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Radiohead - Kid A CD (album) cover




Crossover Prog

3.95 | 719 ratings

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Prog Reviewer
5 stars When everybody was waiting for a OK Computer II, in a certain belief that Radiohead had found their own charisma (and mainstream success), the band surprisingly not only rejected it but also made a radical transformation on their sound. Kid A shows the sparse experimentations of the predecessor in a complete abstract, opaque expressionism. Guitars were almost entirely abandoned, which upset the crowds, while tracks merely served as brood and tangible archetypes for electronic soundscapes, which worsened even more the scenario. Adding to Thom York's depressive paranoia, atmospheres were also imbued from Kraftwerk's experimental sounds to Klaus Schulze's languid and balanced nuances. The result may not be as revolutionary as many might think, but its aesthetics, this paradoxically comfortable ultra-depressive endless state, was perhaps never embraced so concisely in rock music.

Everything was processed, even voice, giving this effort a very artificial, though sensible, approach. Globally the album flows very naturally, peak points are the enigmatic introspective strangeness of the title track, the blow instruments chaotic explosions of "The National Anthem", the melancholy moan of "Limbo" and the post-dance "Idioteque". "How to Disappear Completely" touches depression in its most dark abyss, while "Morning Bell" and "Optimistic" were the most concise and radio-friendly movements of this expression.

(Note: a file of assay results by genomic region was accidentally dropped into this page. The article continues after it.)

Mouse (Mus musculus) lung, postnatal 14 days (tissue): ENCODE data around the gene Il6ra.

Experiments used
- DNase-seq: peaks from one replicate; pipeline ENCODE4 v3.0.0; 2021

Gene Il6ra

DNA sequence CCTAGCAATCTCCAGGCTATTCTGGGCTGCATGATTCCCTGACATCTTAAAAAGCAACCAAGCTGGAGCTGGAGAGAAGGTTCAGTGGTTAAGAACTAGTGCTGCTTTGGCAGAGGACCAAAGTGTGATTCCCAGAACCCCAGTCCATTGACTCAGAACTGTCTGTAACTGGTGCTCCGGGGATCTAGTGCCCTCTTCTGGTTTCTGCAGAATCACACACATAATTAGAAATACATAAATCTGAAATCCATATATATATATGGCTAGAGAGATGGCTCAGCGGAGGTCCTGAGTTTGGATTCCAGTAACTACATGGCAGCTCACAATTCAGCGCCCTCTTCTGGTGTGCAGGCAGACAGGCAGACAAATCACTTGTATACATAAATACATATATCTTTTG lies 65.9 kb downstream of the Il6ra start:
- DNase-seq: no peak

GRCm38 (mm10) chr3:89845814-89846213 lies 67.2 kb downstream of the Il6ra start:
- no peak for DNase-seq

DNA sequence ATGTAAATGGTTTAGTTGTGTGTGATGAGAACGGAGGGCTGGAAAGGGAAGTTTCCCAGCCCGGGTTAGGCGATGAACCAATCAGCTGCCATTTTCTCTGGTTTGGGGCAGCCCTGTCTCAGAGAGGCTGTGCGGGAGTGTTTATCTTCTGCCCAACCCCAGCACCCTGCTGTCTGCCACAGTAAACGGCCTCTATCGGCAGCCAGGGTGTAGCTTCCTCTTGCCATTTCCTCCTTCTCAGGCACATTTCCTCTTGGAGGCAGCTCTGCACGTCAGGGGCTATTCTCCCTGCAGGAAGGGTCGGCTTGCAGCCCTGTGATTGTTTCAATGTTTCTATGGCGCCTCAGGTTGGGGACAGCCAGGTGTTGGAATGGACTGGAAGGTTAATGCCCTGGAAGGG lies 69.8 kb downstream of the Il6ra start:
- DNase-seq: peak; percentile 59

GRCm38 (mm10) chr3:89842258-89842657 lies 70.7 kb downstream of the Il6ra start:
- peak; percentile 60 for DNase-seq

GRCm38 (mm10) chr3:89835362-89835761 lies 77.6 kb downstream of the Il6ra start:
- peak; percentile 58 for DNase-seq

As they refused to give the crowds more of the pills they created with OK Computer (dream rock), and decided to be more and more abstract (when the history proves rock bands move usually the opposite path), a horde of groups leaded by Coldplay had been thankful and made the favor of playing for them. But Kid A was no mistake, its unprecedented strangeness decomposes feelings in a beautiful avant-gard way, which may even be deeper than everything they've done in the past. Of course we can argue others may have done these electronic experiments many years before, and even some (Mark Kozelek) dealt with this antagonistic introspective feeling. But, somehow, after many and many listens, this combo reveals something of its own, something impenetrable and disturbing not experienced before, at least in one form.

TRoTZ | 5/5 |


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